The MPC minutes of the Dec-2021 policy were announced on 22nd December. It clearly underlined one important fact. Omicron had almost tied down the hands of the MPC and that had triggered status quo on rates and a continuation of the accommodative stance. Despite retail inflation being subdued only due to seasonal factors and WPI inflation shooting through the roof, the MPC did not want to upset the applecart. At least, not with the potent risk of Omicron lurking in the corner.
The 6 members of the Monetary Policy Committee (MPC) had voted unanimously to hold repo rates at 4% and also avoided the temptation of raising reverse repo rates as an ad-hoc measure. However MPC member, Jayanth Varma, was the sole voice of dissent on the accommodative stance. He expressed reservations about a blanket assurance on accommodative stance and wanted it tempered with inflation warnings. Here is the gist of the minutes published by the RBI on 22-December.
Shashank Bhide suggests accommodation as a hedge
Shashank Bhide pointed out that most of the high frequency indicators pointed to a sharp revival in economic growth. He also added that the agricultural growth as well as the growth in merchandise trade had been robust pointing to strong GDP impact. Bhide also expressed confidence in the RBI estimate of 9.5% GDP growth being bettered in FY22.
However, Shashank Bhide has suggested continuing the accommodative policy as a hedge against two major risks. The first is the risk of Omicron, which has been spreading quite rapidly with clear risks to free flow of travel and trade. Secondly, with developed economies moving towards tighter economic policies, India needed to remain as accommodative as possible to ensure that early growth signals were not nipped.
Ashima Goyal highlights fall in inflation expectations of households
Goyal dwelt at length on the inflation expectations of households. As per the RBI estimate of household inflation, the inflation expectations had fallen sharply compared to November. This was due to the sharp cut in fuel taxes, which had not only reduced immediate inflation but also the embedded inflation in other products in the CPI basket.
Goyal felt that with aggregate GDP surpassing the pre-COVID 2019 levels, the onus was to sustain the momentum for the time being. Goyal was of the view that the higher Variable Rate Reverse Repos had effectively pushed up the repo rates much higher than 4%.
Jayant Varma remains unhappy about assurance on accommodation
While Jayanth Varma remained in favour of holding the repo rates, he was not comfortable with a blanket assurance of keeping the stance accommodative as long as required. He maintained his view of August and October that the language would have to be more pragmatic and carrying forward the stance of May 2020 was not the right choice.
While Varma did not suggest raising the repo rates, he felt that as a signal, the reverse repo rates must be raised from 3.35% to closer to 4%. He felt that such a move would also underline the RBI’s seriousness about maintaining price stability. Varma called for the MPC to be more data driven on monetary accommodative assurance and also communicate its seriousness about inflation in its language. Varma was the sole dissenting voice.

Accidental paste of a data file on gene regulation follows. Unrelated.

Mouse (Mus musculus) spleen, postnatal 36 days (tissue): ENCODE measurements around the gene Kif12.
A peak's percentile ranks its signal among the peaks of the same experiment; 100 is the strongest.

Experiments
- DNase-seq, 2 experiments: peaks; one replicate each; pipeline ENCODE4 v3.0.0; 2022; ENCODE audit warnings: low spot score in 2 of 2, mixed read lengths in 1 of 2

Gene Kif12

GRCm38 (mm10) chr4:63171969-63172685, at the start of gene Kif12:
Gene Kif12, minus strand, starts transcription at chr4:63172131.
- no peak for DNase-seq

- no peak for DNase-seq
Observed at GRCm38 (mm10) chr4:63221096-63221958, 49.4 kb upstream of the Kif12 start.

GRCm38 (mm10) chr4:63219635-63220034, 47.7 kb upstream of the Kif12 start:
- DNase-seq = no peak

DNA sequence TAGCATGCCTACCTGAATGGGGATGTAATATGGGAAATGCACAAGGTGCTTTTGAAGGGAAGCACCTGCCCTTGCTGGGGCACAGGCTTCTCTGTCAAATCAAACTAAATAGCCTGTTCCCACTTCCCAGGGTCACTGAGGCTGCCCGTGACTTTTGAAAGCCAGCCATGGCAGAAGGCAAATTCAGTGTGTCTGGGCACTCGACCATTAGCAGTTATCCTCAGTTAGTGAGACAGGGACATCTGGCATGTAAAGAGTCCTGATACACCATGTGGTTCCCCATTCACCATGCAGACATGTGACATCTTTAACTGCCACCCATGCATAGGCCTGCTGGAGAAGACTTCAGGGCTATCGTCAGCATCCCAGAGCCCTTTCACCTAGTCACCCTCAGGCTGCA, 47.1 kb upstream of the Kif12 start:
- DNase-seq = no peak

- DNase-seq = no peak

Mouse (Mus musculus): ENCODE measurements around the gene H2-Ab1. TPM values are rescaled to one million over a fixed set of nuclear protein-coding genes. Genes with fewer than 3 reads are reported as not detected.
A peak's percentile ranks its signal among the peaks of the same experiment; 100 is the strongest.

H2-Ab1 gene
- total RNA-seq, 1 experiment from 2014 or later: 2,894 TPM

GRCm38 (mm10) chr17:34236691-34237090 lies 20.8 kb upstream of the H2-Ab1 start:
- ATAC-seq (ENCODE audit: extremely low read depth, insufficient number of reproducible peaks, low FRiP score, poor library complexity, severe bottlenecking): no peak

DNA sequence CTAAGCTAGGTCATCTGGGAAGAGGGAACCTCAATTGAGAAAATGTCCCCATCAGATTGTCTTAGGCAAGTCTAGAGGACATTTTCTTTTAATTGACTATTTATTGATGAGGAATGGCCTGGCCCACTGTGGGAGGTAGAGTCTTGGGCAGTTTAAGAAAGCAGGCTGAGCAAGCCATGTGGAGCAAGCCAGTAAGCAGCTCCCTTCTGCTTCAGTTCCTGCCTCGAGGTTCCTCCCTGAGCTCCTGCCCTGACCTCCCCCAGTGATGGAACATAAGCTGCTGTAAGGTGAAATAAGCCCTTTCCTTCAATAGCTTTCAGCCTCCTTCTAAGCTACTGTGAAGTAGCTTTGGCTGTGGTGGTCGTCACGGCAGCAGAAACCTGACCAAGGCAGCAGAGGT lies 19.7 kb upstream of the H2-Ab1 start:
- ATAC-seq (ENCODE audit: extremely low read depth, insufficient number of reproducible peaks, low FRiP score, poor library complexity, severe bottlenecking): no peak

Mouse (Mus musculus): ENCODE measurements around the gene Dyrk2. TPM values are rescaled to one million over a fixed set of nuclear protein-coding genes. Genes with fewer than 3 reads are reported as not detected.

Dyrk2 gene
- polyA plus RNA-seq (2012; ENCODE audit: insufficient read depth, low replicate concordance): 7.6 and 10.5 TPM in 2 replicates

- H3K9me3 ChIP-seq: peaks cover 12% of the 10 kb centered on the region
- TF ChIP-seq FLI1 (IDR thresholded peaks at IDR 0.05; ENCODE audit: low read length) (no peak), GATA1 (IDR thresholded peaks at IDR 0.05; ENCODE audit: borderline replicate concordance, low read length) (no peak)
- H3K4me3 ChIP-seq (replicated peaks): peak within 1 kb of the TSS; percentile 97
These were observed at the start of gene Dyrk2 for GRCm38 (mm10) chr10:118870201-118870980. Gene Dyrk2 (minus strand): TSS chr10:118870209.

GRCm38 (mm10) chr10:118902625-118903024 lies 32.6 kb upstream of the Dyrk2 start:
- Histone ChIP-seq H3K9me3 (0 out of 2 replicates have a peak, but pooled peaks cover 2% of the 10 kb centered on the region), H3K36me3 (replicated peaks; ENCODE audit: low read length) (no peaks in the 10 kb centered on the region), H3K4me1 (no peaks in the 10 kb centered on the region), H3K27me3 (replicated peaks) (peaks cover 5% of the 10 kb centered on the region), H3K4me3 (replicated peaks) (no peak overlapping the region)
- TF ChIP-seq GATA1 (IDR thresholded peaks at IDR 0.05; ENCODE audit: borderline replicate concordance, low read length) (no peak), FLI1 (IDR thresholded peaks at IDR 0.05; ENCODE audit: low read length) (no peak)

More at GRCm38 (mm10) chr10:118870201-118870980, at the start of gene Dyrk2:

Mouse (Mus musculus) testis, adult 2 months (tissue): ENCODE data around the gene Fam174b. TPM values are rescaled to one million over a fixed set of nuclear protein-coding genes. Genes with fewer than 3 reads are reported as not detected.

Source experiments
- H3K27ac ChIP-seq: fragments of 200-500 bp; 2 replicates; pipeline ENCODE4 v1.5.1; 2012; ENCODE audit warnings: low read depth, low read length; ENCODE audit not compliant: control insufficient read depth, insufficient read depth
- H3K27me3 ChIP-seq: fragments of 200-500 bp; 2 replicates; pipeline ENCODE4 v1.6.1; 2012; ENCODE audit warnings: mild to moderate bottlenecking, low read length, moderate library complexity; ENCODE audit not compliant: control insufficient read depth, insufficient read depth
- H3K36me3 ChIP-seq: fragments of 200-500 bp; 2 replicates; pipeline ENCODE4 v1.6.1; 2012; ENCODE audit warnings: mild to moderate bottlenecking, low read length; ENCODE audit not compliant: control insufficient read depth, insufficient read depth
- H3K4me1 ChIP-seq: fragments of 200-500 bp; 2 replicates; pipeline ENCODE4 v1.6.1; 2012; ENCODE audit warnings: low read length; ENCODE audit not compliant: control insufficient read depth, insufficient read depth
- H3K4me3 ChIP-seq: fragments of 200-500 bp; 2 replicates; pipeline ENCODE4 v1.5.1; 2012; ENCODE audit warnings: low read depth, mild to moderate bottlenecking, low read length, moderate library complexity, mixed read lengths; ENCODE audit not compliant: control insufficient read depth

Mridul Saggar focuses on the risk of growth probabilities
Saggar has highlighted that headline inflation and core inflation were a potent risk. However, his submission was that the shift to inflation management would be appropriate if there was high probability of growth sustaining. Instead, the Omicron variant had raised a major question mark due to likely disruption in global travel and trade.
Saggar has also highlighted that the month-on-month data has been positive but on most of the high frequency indicators the Indian economy still lagged behind the pre-COVID 2019 levels. He also expressed confidence that if inflation were to escalate, India had the necessary supply side tools to bring inflation under control at short notice.
Dr. Michael Patra suggests caution in the face of extreme uncertainty
Patra believes that in the midst of such elevated uncertainty on the macros, it makes sense to err on the side of caution. It was better to live with the risk of inflation than to live with the risk of growth getting back below 2019 levels. Patra has also pointed out that the Indian economy was treading a path that was in contrast to the global trajectory. Hence a “one size fits all” kind of approach would not work. Notwithstanding global tightening, Patra feels that monetary divergence for India was a risk worth taking.
RBI Governor reiterates the bank’s focus on price stability
The RBI governor pointed out that global uncertainty and volatility was inevitable. However, the accommodative policy had to be continued considering that private consumption in India was yet to bounce back to pre-COIVD levels of 2019. Das has suggested continued accommodative policies to nurture revival in sectors that are lagging and to safeguard business segments that are more vulnerable to emerging headwinds. Das also suggested status quo on rates and policy stance.
The broad theme of the MPC discussions appears to centre substantially around the latest risk factor created by the Omicron variant. The response is somewhere between fear and hope. As they say in cricket, “When in doubt, push out”.